Wednesday, August 3, 2011

Post of the Moment: In Praise of "Rogue" Cops

“His death was gang-involved, the way I see it,” lamented former Orange County Sheriff’s Detective Ron Thomas after viewing the mangled body of his 37-year-old son, Kelly. “A gang of rogue officers … brutally beat my son to death.”

The description of the crime is appropriate: Kelly Thomas was murdered by a thugscrum of at least six police officers on a sidewalk in Fullerton. Kelly, who had a criminal record, was a homeless adult who had been diagnosed with schizophrenia. On the evening of July 5, police were called to a street near the Fullerton bus depot by a report that someone was burglarizing parked cars.

Kelly was identified as a suspect, and was uncooperative with the police. He was tasered at least five times and beaten until brain-dead while pleading with the officers and crying out for his father. Multiple eyewitness accounts have disclosed that the beating continued – punctuated by the familiar demand that the victim “stop resisting!” -- long after Kelly was on his back, motionless and defenseless.

That this was a gang-involved murder is indisputable. With all proper respect to Ron Thomas, however, the grieving father is desperately wrong about one detail: The murderers were not “rogue officers.” Once the gang assault on Kelly began, practically the only thing that could have saved his life would have been the timely intervention of a rogue officer.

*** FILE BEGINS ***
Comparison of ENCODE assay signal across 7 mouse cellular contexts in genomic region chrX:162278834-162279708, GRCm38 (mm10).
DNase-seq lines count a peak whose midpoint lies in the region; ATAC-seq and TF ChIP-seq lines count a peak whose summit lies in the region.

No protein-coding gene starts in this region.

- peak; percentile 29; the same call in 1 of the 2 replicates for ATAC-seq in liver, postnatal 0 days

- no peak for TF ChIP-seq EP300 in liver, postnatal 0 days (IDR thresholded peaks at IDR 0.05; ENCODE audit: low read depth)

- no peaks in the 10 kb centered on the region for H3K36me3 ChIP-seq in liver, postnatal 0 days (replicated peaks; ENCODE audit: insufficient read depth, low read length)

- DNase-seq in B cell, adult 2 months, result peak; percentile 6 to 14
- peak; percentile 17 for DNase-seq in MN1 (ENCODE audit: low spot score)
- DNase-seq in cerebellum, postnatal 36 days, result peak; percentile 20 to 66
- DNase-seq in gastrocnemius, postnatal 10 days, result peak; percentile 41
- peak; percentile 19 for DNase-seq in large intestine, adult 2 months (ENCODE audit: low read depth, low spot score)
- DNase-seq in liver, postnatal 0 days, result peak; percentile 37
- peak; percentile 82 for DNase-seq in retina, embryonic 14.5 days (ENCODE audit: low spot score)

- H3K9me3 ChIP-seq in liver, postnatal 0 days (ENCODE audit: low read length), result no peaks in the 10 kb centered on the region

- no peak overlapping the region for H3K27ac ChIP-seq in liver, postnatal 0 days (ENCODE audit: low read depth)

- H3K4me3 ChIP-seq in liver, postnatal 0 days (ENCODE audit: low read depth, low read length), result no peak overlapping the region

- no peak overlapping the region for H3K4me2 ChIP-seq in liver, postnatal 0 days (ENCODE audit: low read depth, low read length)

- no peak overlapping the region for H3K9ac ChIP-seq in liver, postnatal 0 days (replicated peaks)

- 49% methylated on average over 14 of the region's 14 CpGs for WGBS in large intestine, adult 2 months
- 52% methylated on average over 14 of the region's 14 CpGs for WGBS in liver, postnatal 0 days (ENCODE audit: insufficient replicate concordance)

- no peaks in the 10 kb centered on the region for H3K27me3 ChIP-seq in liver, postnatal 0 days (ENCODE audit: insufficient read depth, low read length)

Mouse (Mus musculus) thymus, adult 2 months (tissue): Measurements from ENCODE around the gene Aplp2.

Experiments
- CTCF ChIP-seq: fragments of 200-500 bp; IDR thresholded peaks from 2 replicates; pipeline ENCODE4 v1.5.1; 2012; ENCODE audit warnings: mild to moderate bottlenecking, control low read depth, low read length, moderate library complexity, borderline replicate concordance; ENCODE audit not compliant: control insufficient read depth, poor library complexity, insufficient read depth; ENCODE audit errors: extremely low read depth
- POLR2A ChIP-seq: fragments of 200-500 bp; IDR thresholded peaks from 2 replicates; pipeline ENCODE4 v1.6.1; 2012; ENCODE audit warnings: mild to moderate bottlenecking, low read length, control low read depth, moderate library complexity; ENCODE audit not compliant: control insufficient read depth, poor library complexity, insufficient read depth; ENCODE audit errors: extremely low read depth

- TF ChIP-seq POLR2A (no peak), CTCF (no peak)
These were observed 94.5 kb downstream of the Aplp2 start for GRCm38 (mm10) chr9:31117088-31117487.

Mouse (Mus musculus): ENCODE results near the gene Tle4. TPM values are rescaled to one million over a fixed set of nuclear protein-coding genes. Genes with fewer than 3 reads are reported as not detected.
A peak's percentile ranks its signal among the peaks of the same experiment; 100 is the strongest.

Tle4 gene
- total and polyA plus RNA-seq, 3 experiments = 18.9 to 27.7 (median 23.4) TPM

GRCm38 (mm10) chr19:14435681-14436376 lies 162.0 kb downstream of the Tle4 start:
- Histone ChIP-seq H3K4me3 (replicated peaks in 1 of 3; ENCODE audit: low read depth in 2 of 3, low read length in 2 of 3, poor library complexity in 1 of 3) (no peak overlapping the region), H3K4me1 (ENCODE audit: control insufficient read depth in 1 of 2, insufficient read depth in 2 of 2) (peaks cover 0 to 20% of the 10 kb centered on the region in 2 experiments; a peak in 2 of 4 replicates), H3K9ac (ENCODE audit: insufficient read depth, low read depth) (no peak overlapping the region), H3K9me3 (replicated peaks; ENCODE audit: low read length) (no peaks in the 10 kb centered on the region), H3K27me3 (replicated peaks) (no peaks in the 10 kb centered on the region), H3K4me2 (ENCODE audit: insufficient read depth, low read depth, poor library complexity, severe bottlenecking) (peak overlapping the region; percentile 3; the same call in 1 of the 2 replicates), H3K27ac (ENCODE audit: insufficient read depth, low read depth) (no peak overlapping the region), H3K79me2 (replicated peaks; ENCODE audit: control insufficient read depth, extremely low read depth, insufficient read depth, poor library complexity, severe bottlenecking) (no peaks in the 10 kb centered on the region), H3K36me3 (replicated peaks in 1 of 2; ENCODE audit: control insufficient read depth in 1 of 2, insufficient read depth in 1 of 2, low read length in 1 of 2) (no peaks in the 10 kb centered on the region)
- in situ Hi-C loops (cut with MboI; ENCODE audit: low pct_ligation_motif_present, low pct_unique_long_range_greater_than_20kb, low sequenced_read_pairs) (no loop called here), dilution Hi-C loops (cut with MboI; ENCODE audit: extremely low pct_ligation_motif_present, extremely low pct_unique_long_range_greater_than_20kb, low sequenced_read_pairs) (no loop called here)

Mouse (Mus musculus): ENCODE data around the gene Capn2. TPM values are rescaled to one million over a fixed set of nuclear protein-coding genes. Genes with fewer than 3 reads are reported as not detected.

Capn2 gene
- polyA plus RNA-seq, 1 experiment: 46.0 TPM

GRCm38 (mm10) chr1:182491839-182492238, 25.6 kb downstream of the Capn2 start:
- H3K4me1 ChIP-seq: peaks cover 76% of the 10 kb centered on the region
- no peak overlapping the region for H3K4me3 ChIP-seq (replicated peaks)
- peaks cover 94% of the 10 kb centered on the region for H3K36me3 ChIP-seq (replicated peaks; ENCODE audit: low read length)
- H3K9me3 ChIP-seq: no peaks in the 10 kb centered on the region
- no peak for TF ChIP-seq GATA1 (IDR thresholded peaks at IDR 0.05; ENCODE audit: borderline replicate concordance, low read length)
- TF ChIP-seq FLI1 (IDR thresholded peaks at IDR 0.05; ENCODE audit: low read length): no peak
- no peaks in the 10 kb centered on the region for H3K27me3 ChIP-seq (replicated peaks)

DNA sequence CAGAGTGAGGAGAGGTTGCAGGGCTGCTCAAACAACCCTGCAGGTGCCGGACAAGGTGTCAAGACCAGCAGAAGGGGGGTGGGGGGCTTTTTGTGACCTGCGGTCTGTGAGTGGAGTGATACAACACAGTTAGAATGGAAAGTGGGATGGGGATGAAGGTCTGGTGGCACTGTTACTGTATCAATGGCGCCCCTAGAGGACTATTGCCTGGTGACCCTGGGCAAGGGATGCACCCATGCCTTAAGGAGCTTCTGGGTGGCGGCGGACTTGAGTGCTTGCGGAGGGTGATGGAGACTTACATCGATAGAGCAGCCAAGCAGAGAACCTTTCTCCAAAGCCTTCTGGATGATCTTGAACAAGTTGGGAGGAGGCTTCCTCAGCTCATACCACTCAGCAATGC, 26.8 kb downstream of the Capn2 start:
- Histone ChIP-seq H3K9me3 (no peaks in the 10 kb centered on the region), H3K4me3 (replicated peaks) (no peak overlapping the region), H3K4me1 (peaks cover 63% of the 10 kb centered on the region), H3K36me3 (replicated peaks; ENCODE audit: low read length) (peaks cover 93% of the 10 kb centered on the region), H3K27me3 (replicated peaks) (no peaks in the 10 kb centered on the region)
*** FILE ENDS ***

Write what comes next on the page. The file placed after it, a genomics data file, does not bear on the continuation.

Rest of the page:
As an institution, the police do not exist to defend life, liberty, and property. That would be the role played by peace officers -- a population that is, for all intents and purposes, extinct. Police are given the task of “enforcement” – the imposition of rules devised by, and on behalf of, the wealth-devouring class. That role includes dispensing summary punishment against people who display anything other than instant, unqualified submission to them and to the political order they embody. Any material good that is done by a police officer is a renegade act, given the nature and purposes of the institution that employs him.

In Praise of "Rogue" Cops

1 comment:

  1. Okay, I get it.

    When I say, "We need police officers," I want you to hear, "We need peace officers." I don't mean, "We need SWAT teams busting in doors of suspected drug users or hassling people not doing anything wrong."

    And I have news for any officer: people are going to resist. It's part of the job to detain people without injury while putting yourself at risk.


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